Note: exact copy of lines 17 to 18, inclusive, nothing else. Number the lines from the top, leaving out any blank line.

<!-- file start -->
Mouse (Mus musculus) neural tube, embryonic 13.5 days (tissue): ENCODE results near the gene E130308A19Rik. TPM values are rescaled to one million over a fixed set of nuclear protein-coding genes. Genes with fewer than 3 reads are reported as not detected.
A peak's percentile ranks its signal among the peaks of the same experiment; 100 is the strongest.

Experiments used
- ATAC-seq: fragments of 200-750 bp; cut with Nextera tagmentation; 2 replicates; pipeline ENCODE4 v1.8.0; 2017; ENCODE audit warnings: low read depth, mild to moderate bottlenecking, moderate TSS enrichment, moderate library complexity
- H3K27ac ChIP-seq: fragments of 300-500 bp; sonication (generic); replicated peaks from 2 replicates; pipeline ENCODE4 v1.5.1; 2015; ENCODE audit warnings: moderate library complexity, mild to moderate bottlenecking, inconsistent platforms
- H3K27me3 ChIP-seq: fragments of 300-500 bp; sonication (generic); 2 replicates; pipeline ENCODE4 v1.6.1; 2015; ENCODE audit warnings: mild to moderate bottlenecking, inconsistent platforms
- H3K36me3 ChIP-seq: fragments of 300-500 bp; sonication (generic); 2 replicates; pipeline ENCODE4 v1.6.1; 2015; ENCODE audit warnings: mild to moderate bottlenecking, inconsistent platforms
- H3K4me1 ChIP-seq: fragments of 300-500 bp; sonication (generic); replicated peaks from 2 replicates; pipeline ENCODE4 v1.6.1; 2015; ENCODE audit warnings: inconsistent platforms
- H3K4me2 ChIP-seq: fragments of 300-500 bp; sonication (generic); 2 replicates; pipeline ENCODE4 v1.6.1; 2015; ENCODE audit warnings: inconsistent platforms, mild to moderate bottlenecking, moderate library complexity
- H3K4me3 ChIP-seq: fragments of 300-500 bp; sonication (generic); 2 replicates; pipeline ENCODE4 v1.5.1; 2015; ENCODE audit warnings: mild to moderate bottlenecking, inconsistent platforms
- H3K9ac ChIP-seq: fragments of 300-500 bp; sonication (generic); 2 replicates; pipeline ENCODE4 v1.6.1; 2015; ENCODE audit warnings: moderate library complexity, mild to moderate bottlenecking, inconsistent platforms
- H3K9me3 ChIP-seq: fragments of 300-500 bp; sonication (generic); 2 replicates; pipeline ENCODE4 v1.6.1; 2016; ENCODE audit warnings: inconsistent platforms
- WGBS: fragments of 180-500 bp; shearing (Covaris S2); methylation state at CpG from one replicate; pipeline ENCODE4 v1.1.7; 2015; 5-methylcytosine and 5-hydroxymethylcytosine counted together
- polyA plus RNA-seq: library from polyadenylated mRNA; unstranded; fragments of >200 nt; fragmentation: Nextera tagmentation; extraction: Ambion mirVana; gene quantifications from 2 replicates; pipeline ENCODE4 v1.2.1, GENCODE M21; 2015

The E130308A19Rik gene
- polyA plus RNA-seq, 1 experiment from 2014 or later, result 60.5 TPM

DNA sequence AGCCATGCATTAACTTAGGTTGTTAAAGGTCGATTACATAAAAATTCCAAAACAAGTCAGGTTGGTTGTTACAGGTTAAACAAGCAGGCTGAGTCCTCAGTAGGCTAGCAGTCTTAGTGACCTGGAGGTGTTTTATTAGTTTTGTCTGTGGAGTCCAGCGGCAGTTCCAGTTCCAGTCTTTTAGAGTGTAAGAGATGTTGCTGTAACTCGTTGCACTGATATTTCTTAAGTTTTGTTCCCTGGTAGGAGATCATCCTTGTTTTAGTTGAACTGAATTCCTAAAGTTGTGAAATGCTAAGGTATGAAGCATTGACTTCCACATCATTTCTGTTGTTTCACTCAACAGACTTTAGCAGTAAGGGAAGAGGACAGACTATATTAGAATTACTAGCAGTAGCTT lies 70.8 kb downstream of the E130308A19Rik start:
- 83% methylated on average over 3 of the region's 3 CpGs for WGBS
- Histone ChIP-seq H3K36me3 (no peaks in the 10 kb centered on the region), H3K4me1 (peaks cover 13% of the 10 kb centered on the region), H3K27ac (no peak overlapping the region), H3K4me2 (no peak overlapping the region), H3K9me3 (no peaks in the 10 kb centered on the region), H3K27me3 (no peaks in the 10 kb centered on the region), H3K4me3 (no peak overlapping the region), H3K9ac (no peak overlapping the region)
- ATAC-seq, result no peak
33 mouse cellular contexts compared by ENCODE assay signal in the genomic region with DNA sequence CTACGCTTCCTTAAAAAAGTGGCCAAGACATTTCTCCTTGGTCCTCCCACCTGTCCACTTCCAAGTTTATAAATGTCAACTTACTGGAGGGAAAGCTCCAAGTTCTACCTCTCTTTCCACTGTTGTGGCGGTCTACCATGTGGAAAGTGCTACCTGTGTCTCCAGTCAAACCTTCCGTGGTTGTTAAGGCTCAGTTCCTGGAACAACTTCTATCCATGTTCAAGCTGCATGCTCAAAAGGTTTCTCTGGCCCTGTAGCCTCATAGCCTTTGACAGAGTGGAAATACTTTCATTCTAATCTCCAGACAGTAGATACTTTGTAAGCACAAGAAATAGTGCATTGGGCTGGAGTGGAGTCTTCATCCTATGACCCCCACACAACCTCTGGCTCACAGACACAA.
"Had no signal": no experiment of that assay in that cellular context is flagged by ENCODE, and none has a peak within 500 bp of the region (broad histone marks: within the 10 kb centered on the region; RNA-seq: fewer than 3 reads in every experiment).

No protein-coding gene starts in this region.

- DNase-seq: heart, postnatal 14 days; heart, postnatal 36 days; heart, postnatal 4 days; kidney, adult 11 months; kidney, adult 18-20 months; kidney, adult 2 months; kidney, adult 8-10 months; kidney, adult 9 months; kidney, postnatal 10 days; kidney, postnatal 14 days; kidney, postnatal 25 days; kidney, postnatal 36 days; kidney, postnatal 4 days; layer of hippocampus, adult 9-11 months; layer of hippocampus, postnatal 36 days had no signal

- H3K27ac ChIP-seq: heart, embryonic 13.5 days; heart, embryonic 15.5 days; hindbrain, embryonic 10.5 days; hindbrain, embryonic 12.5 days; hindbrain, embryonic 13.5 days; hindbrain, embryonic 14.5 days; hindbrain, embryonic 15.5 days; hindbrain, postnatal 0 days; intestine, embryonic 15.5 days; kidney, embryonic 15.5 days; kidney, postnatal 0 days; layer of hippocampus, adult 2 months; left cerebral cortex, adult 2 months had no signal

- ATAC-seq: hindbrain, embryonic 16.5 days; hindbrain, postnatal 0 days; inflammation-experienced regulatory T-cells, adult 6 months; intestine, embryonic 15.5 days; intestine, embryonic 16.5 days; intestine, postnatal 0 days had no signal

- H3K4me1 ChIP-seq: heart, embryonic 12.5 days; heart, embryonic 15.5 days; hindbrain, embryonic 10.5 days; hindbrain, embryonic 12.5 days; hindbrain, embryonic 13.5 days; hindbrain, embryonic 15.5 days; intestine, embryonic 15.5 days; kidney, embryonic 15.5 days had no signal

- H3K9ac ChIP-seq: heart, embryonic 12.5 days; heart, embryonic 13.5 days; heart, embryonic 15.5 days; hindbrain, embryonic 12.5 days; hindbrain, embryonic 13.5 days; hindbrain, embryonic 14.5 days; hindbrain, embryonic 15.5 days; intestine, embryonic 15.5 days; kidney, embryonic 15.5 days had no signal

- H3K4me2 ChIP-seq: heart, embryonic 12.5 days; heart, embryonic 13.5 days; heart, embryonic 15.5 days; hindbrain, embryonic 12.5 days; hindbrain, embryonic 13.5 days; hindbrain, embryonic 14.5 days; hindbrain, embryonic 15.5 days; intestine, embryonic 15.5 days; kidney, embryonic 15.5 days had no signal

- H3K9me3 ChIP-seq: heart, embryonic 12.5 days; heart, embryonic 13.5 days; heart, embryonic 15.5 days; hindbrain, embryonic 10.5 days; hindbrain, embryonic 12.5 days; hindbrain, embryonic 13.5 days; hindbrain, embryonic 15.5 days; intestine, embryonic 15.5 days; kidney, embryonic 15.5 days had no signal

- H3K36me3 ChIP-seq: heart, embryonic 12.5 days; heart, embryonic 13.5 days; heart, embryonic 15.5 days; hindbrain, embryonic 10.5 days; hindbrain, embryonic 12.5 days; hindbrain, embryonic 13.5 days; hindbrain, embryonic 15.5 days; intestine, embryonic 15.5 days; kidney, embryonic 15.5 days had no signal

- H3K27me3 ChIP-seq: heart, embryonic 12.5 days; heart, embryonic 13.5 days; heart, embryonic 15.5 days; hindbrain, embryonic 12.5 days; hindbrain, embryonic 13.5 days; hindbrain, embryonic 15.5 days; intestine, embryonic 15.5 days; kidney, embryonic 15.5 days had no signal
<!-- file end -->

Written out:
DNA sequence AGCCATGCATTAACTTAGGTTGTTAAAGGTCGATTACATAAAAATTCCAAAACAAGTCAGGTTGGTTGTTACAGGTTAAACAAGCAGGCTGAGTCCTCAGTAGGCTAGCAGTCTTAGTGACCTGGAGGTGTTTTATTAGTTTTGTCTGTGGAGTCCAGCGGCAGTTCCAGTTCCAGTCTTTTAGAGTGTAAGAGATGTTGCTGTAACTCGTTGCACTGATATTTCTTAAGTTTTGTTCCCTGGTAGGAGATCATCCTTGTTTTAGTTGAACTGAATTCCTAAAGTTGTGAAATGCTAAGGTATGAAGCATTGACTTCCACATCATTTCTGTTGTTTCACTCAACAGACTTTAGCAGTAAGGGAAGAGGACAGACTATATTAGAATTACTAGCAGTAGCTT lies 70.8 kb downstream of the E130308A19Rik start:
- 83% methylated on average over 3 of the region's 3 CpGs for WGBS